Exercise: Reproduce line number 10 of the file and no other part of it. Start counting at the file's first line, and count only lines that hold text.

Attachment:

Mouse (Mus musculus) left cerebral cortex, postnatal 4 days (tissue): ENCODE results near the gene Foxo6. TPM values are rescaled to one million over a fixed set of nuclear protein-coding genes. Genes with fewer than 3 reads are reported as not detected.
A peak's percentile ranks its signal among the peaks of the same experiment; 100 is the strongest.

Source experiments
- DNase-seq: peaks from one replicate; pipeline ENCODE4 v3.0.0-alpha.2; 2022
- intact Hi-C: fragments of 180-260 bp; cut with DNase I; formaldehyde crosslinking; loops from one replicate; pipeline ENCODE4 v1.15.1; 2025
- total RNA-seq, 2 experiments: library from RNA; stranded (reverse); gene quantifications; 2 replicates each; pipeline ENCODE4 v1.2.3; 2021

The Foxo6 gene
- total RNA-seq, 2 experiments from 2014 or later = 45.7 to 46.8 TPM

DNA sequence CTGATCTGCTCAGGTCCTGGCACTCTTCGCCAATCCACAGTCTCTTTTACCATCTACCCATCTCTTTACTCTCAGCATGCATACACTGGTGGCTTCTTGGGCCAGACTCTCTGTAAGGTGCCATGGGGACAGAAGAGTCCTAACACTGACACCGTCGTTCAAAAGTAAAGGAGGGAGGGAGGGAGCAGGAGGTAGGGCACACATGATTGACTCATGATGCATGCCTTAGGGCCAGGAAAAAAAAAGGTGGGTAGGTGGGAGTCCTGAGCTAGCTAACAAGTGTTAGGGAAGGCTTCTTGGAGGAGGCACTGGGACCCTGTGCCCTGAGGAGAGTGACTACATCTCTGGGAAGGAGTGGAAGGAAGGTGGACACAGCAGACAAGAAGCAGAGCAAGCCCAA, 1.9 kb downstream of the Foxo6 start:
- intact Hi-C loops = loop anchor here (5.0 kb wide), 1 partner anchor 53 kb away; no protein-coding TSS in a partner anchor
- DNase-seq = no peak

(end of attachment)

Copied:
- intact Hi-C loops = loop anchor here (5.0 kb wide), 1 partner anchor 53 kb away; no protein-coding TSS in a partner anchor